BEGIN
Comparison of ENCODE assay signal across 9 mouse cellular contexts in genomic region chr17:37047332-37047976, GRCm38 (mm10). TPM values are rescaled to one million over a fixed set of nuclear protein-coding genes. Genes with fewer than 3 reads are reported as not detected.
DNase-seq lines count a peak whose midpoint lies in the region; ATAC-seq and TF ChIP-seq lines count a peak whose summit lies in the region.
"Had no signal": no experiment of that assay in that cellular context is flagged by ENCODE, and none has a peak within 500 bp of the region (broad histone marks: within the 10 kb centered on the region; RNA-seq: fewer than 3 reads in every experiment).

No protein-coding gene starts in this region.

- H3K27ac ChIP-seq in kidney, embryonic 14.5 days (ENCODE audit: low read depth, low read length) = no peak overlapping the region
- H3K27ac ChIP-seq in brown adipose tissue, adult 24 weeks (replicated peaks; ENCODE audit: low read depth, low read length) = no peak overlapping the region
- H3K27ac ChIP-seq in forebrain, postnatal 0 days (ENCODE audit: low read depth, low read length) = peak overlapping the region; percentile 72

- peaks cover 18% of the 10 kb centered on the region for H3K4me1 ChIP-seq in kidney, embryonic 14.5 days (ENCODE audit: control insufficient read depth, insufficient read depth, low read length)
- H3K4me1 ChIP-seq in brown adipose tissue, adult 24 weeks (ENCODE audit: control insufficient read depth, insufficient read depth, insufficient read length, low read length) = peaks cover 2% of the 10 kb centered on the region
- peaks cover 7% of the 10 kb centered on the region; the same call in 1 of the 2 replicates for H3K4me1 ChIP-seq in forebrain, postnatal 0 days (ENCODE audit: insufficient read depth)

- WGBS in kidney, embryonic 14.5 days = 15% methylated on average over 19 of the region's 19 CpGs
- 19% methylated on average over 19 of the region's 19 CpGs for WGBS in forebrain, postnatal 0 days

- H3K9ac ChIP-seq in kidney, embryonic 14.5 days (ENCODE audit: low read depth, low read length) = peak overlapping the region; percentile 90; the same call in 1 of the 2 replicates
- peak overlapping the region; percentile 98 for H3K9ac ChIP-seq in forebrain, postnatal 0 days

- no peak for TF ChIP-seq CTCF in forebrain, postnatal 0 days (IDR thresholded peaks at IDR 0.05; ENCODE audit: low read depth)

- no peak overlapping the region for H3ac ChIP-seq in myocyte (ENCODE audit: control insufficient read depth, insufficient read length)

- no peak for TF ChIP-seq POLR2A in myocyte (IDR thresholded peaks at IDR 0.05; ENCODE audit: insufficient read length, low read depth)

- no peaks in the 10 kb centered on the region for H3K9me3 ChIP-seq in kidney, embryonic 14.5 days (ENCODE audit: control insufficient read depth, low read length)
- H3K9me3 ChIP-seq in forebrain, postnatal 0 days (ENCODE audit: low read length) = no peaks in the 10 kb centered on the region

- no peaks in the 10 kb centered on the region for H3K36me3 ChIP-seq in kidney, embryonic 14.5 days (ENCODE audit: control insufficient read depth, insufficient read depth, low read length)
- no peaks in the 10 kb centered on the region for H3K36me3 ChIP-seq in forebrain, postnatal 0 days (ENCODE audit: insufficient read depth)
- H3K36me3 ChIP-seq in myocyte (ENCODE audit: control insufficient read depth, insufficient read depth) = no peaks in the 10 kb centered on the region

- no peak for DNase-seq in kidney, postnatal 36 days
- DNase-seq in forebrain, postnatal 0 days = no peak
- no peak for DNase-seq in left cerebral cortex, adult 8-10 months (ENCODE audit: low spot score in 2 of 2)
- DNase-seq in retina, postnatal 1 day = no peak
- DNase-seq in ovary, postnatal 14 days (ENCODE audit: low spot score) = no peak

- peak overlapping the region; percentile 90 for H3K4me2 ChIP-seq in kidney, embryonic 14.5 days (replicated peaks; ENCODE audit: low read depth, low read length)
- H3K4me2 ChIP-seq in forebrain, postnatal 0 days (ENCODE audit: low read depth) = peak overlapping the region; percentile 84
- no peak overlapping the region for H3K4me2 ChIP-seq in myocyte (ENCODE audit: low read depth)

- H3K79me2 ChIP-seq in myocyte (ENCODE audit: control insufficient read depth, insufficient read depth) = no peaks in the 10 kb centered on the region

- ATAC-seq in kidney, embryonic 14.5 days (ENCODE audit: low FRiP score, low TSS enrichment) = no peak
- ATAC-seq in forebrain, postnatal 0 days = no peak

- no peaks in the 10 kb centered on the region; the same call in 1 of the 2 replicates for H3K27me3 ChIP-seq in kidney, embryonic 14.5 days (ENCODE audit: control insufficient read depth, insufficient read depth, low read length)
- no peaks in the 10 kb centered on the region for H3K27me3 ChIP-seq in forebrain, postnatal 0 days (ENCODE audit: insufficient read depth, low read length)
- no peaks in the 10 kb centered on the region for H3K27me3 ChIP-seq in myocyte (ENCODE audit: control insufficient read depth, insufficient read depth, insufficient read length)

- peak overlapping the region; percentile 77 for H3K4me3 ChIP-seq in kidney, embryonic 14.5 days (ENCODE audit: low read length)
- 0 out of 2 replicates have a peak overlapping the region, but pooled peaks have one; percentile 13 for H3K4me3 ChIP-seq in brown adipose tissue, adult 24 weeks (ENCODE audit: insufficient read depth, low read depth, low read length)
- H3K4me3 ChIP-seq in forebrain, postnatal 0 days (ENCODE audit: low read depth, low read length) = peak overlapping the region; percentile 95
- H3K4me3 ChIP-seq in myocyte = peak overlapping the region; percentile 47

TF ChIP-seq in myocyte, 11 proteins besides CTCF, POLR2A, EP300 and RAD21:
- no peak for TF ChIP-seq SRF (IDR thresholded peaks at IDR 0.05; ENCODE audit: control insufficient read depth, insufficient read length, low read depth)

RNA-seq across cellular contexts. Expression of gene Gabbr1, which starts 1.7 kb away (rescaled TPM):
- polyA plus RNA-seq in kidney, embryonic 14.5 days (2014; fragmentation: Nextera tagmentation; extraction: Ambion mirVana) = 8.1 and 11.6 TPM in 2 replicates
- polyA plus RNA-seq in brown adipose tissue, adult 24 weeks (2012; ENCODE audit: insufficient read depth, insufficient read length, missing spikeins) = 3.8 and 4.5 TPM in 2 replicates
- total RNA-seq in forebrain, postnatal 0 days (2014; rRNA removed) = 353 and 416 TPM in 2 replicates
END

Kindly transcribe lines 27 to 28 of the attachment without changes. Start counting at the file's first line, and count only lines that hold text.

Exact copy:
- DNase-seq in ovary, postnatal 14 days (ENCODE audit: low spot score) = no peak

- peak overlapping the region; percentile 90 for H3K4me2 ChIP-seq in kidney, embryonic 14.5 days (replicated peaks; ENCODE audit: low read depth, low read length)